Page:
Content Management & Delivery with 1WorldSync

1WorldSync and SupplierWiki cover content management and delivery. Learn how best-in-class suppliers manage their omnichannel content with ease in this 1-hour webinar.


[00:00:00] Eric: Welcome. Really excited to kick off this webinar today for you guys. We've got a really exciting lineup. I'm joined today by Randy Mercer, Chief Product Officer at 1WorldSync I'm Eric Smith, VP of Product at SupplyPike. so I oversee product strategy and direction here. I've been with SupplyPike for, for quite a while now. So I'm excited to join you guys today. Randy, you want to, introduce yourself? 

[00:00:31] Randy: Sure, yeah. Thanks, Eric. So, Randy Mercer, part of the product team here at One World Sync. So, as you can imagine, we're just, tasked with making sure that our products are doing as much as they can for our customers, have been in the CPG retail space for a long time. So, excited to talk about our topic today and, share some information with everybody. 

[00:00:53] Eric: Perfect. Thanks, Randy. So quick agenda, today we are continuing our series in, content management and a little bit of topics for today, first going to start with an overview of just what is content management and content delivery, the good, better, and best of content management and what that looks like for your business, I'll jump in briefly to talk about, Hey, what happens when things go wrong, you know, why is this so important?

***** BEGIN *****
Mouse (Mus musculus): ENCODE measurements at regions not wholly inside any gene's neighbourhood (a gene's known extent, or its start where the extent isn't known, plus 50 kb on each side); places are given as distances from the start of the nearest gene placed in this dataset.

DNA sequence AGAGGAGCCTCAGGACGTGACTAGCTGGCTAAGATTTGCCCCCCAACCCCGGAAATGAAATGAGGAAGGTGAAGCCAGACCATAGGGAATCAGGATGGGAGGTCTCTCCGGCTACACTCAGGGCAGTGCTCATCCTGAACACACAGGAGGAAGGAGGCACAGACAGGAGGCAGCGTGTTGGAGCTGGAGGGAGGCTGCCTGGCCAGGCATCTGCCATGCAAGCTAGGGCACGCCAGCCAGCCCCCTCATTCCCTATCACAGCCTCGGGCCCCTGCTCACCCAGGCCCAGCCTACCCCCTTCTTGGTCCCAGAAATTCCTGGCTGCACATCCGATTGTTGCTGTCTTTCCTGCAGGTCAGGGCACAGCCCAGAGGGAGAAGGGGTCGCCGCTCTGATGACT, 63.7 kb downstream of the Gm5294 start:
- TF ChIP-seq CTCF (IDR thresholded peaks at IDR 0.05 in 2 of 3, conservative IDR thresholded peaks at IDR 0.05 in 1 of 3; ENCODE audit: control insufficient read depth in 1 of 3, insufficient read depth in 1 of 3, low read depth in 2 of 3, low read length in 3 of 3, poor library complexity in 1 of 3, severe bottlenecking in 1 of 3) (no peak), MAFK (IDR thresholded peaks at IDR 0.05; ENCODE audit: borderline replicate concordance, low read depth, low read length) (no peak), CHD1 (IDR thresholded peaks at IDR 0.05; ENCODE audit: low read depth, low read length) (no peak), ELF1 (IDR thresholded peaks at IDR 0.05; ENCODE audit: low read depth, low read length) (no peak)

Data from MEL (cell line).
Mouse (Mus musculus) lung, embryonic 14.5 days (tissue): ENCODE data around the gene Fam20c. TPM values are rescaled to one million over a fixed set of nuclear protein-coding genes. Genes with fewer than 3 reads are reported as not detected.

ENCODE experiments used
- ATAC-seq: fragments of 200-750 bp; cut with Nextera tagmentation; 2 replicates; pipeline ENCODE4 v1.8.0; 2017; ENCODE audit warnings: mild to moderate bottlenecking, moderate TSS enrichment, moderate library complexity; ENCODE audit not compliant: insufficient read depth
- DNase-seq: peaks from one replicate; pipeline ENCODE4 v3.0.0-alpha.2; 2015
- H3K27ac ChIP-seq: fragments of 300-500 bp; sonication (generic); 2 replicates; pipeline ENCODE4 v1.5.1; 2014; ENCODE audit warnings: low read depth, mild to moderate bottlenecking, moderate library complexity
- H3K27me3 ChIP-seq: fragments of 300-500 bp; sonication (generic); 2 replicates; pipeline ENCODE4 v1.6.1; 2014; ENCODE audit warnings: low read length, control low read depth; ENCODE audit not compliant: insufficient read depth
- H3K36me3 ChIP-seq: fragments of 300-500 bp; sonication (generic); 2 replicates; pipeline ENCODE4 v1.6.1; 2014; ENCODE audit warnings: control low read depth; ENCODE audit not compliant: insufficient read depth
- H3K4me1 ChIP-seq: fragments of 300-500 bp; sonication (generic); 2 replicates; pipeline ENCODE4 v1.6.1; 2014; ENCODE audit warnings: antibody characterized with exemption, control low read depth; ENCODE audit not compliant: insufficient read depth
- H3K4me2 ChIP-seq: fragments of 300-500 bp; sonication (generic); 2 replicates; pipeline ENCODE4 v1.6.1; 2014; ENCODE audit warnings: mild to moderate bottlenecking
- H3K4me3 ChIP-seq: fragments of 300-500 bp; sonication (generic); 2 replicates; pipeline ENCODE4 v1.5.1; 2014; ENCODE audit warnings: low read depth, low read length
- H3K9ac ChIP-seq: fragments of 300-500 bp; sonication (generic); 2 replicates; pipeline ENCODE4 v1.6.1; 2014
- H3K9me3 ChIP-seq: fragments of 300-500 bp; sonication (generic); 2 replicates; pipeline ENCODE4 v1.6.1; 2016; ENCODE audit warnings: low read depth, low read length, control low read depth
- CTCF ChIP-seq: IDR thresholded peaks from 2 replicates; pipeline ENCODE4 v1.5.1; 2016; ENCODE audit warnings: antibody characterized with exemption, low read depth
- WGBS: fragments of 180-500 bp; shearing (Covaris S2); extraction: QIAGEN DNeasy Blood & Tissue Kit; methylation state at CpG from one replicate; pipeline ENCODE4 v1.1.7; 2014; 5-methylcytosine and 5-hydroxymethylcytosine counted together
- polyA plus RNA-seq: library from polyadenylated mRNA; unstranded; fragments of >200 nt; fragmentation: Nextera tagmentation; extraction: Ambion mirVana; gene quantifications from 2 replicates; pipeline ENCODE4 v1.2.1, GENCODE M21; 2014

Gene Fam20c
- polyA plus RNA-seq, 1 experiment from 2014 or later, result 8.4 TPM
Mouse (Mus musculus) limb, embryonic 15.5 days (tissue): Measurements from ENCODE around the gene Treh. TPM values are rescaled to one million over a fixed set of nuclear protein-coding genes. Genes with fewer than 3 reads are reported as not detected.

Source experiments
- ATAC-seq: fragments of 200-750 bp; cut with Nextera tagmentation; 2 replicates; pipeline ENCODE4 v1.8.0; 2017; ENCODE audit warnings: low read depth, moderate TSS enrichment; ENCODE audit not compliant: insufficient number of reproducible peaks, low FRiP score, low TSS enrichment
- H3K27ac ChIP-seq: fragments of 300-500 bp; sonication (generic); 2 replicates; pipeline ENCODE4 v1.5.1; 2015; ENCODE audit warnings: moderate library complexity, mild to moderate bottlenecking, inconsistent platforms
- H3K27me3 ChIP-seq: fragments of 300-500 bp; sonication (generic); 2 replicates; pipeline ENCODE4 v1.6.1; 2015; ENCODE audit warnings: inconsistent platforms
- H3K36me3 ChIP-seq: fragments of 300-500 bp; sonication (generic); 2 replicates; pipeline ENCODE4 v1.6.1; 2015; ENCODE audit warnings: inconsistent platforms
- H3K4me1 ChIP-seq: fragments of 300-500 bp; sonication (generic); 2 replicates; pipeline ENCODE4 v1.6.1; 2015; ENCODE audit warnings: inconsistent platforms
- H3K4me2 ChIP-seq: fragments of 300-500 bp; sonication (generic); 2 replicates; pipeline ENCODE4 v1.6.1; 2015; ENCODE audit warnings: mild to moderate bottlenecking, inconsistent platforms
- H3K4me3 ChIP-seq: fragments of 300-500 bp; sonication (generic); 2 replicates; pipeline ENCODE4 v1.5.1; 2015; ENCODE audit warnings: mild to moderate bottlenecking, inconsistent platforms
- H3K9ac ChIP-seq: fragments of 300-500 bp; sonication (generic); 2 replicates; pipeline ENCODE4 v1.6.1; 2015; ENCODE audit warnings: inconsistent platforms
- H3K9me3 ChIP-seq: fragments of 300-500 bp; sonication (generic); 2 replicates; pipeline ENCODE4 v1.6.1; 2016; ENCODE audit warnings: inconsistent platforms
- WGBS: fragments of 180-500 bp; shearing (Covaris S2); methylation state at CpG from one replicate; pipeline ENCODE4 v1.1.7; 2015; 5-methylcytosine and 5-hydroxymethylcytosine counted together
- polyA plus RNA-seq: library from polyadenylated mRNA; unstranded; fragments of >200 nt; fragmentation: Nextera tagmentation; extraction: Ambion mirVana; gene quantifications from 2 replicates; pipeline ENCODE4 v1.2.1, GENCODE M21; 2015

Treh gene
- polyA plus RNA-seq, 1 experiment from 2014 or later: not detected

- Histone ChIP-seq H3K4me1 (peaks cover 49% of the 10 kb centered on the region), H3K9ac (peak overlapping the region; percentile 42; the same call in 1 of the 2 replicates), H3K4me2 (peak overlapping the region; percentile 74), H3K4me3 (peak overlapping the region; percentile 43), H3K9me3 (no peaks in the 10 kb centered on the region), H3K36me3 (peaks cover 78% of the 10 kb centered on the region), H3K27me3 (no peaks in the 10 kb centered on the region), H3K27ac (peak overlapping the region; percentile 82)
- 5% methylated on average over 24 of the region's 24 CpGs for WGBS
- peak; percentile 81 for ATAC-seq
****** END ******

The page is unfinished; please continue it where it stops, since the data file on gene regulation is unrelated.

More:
we'll have a good chunk of time at the end for question and response. So as we go, feel free to throw out questions. but we'll definitely have dedicated time at the end, where we'll roll through some of those questions that have been asked, and want to make sure we bake in a lot of time for that. 

like I mentioned, this is our second in a three part series, partnership between SupplyPike and 1WorldSync last time we talked about content creation. So kind of the setup phase, Randy and Stacy from SupplyPike did an amazing job. So that recording is available over on SupplierWiki if you haven't seen it yet. 

Definitely go check that out. today, like I mentioned, we're going to be talking about content management. And then next time, Wednesday, April 3rd, is going to be content optimization. So don't miss that one. You can sign up now. That's Wednesday, April 3rd at 11 a. m. Central time. Couple housekeeping things before we dive in. 

first question we always get. Will I get a copy of the slide deck? Yes. So our team will definitely be putting together these slides with the recording and they'll be in your inbox. Usually it takes about three to four days. So, for those of you concerned about furiously scribbling down notes, rest easy, you guys can, can just listen and ask questions as we go today. 

speaking of what's the best way to ask a question. So if you're new to Zoom and Zoom webinars. Down on the bottom of your window, you'll notice two places. There's a chat, which some of you were taking advantage of earlier. It's a great place to add comments, that the entire group can see. So if you want to chime into the conversation there.